post #33 of 48
I doubt it has to do with the durability of the white paint. Apple said that the manufacturering process was challenging, but it didn't specify how. My guess is it simply has to do with supply constraints. If one were to look at 3G/3GS sales of black and white models, I'm sure you would find that black outsells white considerably. Therefore, in order to crank out enough iPhone 4s to meet launch day demand, Apple knows to concentrate on black models. I'm sure Apple doesn't have one line dedicated to white and another for black; they alternate the paint cycles. As it takes time and money to retool the paint machines, producing white models is out of the question until Apple has supplied the initial demand and has enough stock of the black models to then take time and produce the white models.
post #34 of 48
Maybe the white iPhone is the 'Great White Buffalo' referred to in hushed tones on Hot Tub Time Machine?
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post #35 of 48
Quote:
Originally Posted by boeyc15 View Post

Well, that is the question isn't it.
Since the whole top appears as one piece, obviously some must be clear for the display.
So... how is it the edges appear black(or white).

Do the new 4's have a fused together clear and black(white) banding or ???

i believe it was stated somewhere (or in the Keynote from SJ) that the glass is a composite glass that they have developed specifically for this device. I also believe SJ made a mention taht the color is somehow "infuzed" or the pigment in part of the glass formula itself. That could explain why white is more difficult to produce. Getting the consistancy of white over black is more difficult.
post #36 of 48
Quote:
Originally Posted by lilgto64 View Post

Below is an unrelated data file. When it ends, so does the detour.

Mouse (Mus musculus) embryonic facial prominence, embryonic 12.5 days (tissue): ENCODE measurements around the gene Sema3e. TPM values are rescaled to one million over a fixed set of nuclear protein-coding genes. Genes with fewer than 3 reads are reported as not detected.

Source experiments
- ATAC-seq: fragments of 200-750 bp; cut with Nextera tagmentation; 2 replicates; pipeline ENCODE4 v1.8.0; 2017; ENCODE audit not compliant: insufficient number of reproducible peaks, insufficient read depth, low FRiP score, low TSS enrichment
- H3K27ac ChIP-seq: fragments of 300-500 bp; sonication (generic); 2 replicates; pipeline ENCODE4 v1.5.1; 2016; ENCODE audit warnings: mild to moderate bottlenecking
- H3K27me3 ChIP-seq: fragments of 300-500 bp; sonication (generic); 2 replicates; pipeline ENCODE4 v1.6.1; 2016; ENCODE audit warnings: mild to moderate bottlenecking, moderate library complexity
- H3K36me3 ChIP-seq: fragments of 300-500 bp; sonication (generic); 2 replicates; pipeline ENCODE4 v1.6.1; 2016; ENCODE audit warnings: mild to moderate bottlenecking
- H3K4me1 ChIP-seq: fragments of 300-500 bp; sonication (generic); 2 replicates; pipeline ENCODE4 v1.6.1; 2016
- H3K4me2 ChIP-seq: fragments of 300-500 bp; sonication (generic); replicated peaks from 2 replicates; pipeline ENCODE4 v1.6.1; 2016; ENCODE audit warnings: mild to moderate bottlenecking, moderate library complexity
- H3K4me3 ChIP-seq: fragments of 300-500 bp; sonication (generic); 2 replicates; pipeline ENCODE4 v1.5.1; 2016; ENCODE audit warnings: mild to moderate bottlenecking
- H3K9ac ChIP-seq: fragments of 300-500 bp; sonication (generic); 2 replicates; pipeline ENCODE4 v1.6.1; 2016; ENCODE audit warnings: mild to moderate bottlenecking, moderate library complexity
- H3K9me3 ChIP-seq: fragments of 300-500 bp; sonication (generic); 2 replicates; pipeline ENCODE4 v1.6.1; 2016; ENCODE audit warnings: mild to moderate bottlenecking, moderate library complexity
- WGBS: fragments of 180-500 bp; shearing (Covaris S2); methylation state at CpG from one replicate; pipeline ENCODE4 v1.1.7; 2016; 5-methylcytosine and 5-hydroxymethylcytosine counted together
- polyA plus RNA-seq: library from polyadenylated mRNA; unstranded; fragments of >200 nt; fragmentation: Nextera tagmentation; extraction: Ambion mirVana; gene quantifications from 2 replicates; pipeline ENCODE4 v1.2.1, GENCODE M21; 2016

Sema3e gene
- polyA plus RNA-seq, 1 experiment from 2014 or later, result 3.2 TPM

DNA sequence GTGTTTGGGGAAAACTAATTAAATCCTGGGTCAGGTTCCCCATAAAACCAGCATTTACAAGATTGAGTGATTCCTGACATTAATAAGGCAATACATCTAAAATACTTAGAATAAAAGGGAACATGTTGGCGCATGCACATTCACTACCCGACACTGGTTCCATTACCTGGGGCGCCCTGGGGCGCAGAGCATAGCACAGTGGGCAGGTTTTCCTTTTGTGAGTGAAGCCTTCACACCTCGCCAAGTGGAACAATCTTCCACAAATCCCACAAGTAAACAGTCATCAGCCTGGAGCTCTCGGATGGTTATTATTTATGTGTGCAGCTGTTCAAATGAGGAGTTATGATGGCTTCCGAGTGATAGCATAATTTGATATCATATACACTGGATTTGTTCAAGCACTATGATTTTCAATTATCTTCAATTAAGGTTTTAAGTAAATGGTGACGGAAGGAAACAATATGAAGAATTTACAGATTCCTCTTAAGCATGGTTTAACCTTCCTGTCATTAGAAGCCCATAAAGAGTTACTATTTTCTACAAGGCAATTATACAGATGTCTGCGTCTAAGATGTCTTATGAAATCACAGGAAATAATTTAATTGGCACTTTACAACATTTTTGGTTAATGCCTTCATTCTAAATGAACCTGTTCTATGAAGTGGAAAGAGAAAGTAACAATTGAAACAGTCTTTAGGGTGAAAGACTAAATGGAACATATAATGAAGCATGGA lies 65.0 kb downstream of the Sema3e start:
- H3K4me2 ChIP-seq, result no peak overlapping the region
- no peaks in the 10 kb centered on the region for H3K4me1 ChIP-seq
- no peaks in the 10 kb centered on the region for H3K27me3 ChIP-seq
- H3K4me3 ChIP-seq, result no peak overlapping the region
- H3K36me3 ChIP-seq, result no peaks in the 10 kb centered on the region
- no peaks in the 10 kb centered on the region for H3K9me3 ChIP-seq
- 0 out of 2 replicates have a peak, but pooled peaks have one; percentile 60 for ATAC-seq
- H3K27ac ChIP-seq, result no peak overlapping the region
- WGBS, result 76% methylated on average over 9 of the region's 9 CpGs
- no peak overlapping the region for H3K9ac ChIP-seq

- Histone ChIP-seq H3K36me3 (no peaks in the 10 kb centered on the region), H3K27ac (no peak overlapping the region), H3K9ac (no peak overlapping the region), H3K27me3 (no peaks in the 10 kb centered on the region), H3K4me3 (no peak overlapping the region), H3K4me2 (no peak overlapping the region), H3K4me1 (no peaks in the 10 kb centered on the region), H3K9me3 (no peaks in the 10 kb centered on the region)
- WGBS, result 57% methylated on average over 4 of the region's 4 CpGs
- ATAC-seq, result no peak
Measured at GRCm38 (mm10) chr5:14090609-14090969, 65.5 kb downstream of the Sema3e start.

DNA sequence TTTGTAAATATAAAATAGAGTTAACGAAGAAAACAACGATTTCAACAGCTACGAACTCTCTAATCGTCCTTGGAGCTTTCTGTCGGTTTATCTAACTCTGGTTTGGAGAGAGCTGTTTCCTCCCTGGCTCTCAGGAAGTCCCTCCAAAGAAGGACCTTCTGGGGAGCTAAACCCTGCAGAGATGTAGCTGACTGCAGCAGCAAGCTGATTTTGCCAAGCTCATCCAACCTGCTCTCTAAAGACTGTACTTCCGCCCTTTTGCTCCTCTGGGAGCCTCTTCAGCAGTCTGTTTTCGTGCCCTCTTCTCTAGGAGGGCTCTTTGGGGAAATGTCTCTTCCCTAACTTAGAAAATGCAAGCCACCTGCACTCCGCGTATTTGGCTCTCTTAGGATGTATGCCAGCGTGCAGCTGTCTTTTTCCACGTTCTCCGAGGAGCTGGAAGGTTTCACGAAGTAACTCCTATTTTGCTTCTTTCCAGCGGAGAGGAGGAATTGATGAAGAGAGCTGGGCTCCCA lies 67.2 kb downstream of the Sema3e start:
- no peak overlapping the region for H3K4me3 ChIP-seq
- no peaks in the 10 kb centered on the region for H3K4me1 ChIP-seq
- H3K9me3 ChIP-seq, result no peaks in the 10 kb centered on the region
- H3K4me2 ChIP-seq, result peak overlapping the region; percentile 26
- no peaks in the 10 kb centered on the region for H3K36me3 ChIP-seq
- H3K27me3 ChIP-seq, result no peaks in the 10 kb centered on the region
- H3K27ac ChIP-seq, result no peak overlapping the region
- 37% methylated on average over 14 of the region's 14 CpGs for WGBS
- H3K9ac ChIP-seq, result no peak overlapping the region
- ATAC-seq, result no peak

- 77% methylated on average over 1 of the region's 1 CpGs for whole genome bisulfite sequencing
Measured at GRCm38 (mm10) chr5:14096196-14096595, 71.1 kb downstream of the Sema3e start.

You'd think that by now Apple and its suppliers would have enough experience working with white plastic or paint or whatever it the white bits are made of.

Maybe the white model will be a Verizon compatible phone

Except the iPhone 4 is not made of plastic.
post #37 of 48
When the white 3G model arrived, the black ones sold out with plenty of white ones laying around. Apple did right by producing the more popular black models first, then later produce the white ones.
post #38 of 48
Quote:
Originally Posted by antkm1 View Post

Completely agree with your second thought. Judging by the reactions to the white color on this forum, it's been either hot or cold, mostly cold. I own the white 3G and bought it becuase it was different. Although i'm not crazy that they made the front face white as well, I'm waiting for this color anyway because it's different and easier to spot. On a side note, i would have prefered a frosted glass or a green/blue tempered look over the straight white, since it is glass and all, but i'll take it!

I totally agree. Frosted backs on both the black and white models would have looked very sharp. Although, if the frosting creates texture (instead of the slipperyness of glass) then I think this would have only added to the potential to scratch the surface. I'm not a scientist, but I think the ultra low friction of smooth glass-like surface is what helps it resist scratching.

Maybe if the frosted layer was just beneath a super thin layer of smooth glass you could have the best of both worlds.
post #39 of 48
I have a white 3G iPhone, which I love, but, not so sure about the completely white of the iPhone 4. It looks a tad cheap in photos, so, I'll have to wait until I can see one in person before deciding to get a new white iPhone 4. I do like that they are a little more rare and harder to manufacture.
post #40 of 48
Not only is everyone here Tech Insiders, but also all Manufacturing/Logistics/SCM experts! We could open up a Consultancy!